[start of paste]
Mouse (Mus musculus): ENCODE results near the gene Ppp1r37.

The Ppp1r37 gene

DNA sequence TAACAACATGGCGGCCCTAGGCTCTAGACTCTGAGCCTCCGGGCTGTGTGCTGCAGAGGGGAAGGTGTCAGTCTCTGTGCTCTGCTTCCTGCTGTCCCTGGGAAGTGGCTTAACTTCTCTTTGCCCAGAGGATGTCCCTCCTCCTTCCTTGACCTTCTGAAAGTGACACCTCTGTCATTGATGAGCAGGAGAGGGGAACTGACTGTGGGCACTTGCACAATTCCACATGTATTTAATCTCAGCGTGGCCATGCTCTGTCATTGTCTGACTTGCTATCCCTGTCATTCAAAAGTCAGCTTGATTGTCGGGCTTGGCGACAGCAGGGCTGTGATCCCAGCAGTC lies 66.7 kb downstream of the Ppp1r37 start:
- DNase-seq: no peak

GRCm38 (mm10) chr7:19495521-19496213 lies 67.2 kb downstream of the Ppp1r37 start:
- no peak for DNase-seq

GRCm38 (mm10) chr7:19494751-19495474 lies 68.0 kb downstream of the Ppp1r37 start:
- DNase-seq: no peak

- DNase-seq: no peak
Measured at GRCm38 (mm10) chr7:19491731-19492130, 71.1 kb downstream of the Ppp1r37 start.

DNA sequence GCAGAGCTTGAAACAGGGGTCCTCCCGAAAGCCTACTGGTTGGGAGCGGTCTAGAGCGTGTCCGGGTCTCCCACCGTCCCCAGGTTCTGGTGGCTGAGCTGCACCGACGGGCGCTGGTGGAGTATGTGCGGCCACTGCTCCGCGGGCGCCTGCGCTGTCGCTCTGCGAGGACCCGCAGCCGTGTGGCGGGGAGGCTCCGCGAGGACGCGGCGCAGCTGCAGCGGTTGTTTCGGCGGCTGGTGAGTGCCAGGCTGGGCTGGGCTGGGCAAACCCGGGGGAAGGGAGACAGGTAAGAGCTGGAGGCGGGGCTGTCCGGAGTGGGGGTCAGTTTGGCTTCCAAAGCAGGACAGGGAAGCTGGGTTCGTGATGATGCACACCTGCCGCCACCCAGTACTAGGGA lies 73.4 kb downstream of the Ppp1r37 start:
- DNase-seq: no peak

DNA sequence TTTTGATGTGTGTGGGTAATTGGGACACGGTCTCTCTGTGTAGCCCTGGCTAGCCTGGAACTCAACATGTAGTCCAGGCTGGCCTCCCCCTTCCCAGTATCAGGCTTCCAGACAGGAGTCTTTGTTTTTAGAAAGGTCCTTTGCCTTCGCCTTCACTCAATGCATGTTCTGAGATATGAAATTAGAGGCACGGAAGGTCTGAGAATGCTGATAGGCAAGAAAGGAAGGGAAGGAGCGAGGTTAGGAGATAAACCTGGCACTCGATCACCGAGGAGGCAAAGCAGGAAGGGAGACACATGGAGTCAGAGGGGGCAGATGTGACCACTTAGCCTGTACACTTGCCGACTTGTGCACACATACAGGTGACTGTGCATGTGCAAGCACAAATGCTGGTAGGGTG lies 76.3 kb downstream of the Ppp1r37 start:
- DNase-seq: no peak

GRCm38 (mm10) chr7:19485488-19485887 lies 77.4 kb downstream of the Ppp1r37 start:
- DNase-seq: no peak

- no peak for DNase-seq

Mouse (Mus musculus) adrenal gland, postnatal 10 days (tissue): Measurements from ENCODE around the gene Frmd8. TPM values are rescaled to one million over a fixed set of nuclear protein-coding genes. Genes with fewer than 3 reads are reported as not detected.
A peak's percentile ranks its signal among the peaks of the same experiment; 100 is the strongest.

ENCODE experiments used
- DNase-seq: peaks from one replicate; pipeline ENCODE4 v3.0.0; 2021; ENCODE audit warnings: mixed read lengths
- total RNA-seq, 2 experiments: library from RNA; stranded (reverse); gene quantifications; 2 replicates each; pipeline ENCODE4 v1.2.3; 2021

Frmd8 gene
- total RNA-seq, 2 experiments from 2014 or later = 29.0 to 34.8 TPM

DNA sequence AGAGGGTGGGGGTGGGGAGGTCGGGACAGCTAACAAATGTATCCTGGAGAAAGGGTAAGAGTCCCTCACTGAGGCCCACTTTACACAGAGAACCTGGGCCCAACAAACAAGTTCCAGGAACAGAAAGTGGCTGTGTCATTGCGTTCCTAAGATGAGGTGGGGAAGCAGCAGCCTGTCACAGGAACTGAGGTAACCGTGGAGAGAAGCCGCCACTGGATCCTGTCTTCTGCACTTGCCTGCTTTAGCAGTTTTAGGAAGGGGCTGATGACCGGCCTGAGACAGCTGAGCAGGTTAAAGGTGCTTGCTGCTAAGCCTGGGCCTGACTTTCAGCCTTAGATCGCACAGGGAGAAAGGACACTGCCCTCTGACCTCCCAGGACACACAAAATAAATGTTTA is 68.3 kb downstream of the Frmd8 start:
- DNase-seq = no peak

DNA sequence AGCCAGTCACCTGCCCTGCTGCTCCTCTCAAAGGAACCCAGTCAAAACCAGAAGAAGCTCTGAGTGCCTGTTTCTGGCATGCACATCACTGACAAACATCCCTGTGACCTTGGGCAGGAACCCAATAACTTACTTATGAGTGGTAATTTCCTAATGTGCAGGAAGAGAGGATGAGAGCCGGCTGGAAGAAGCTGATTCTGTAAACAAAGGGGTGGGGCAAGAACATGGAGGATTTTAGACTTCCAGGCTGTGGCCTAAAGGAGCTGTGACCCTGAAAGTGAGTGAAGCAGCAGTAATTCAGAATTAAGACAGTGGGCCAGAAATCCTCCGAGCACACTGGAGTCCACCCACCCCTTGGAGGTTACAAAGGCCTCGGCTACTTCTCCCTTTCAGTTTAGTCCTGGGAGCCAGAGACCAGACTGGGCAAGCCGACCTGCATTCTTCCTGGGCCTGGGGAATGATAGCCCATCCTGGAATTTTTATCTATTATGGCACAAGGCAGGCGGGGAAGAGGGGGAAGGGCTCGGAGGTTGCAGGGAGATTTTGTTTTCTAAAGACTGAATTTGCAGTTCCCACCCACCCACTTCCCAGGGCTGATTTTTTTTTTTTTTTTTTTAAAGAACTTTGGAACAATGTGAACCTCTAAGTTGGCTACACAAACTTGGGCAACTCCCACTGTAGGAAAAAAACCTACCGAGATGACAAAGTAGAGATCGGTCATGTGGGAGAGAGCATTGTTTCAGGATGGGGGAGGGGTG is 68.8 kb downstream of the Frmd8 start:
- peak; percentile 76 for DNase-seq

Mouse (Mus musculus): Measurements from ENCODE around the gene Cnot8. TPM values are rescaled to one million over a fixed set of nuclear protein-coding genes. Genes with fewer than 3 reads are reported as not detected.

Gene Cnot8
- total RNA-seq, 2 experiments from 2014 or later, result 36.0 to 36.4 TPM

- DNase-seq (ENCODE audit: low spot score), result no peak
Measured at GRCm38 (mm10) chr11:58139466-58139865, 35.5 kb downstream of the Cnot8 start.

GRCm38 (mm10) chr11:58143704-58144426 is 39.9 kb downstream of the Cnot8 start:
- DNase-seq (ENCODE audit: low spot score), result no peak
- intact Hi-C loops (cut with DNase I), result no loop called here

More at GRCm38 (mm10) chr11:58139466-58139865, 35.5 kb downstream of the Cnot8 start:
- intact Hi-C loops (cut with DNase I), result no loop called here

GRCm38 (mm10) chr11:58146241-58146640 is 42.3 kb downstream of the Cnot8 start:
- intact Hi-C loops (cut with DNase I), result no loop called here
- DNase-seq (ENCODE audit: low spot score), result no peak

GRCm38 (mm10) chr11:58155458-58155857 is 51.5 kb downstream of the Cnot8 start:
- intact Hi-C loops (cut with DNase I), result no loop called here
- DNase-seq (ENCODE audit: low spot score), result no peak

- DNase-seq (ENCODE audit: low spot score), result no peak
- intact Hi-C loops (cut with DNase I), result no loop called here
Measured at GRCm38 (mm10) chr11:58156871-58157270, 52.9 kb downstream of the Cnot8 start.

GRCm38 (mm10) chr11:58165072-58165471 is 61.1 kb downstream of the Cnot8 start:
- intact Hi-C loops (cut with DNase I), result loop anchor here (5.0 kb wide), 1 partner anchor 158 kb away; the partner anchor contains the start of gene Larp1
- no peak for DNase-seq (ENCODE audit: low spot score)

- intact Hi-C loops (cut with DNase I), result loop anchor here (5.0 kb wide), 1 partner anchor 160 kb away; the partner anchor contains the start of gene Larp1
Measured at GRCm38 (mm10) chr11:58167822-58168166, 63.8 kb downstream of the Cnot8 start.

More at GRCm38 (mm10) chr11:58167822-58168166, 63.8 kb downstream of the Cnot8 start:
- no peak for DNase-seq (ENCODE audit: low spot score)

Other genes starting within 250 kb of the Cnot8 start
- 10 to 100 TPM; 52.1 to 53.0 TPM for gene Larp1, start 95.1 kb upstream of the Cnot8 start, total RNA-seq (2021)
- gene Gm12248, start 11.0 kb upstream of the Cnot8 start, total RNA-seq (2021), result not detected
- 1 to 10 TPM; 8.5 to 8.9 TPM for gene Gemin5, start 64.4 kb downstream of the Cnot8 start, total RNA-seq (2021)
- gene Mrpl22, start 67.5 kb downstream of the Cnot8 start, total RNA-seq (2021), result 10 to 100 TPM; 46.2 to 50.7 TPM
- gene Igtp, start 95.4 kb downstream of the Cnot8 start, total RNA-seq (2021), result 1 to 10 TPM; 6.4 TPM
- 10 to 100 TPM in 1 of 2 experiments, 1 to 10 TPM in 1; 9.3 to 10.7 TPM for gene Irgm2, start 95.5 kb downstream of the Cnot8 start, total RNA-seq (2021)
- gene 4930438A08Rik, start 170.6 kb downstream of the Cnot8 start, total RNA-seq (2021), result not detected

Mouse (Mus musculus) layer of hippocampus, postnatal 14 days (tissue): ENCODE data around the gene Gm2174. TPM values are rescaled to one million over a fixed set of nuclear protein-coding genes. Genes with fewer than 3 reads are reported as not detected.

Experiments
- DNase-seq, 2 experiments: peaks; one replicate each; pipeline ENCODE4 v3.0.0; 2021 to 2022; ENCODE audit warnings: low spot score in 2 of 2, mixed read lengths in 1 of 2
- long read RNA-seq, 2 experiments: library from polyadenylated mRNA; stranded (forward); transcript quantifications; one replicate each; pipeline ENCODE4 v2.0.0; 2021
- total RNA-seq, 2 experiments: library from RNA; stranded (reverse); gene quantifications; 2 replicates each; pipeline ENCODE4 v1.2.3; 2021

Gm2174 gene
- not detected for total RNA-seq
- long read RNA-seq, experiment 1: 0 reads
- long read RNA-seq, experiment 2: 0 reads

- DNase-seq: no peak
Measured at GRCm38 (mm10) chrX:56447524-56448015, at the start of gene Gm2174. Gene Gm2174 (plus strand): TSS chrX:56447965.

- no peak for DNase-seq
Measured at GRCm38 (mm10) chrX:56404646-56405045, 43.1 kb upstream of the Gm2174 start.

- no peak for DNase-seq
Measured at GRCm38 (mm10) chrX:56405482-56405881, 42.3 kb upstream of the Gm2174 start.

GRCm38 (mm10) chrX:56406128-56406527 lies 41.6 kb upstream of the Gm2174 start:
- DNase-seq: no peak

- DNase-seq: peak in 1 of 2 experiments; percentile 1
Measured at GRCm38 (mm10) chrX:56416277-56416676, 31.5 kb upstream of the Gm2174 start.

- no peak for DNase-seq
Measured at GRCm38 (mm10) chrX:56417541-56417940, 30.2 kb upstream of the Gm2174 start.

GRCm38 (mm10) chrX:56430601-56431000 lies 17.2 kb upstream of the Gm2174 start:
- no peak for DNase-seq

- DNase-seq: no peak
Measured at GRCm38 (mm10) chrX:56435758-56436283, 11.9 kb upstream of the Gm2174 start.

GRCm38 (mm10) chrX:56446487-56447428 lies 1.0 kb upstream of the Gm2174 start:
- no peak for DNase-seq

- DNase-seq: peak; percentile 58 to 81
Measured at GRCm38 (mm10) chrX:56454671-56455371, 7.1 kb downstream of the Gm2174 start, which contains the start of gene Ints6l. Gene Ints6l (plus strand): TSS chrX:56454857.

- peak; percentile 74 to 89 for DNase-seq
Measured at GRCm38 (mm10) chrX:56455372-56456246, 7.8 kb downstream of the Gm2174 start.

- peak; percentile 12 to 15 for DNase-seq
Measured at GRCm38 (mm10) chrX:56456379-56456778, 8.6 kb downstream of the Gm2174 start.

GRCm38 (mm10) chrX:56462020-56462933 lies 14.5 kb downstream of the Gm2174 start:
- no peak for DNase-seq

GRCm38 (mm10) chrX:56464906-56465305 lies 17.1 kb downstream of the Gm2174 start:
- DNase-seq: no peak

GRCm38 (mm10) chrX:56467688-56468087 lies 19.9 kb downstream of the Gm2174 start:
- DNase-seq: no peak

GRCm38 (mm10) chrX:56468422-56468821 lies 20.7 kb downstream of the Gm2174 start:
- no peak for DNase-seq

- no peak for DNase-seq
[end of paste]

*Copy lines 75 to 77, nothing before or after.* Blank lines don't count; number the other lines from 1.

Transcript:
Measured at GRCm38 (mm10) chrX:56404646-56405045, 43.1 kb upstream of the Gm2174 start.

- no peak for DNase-seq
Measured at GRCm38 (mm10) chrX:56405482-56405881, 42.3 kb upstream of the Gm2174 start.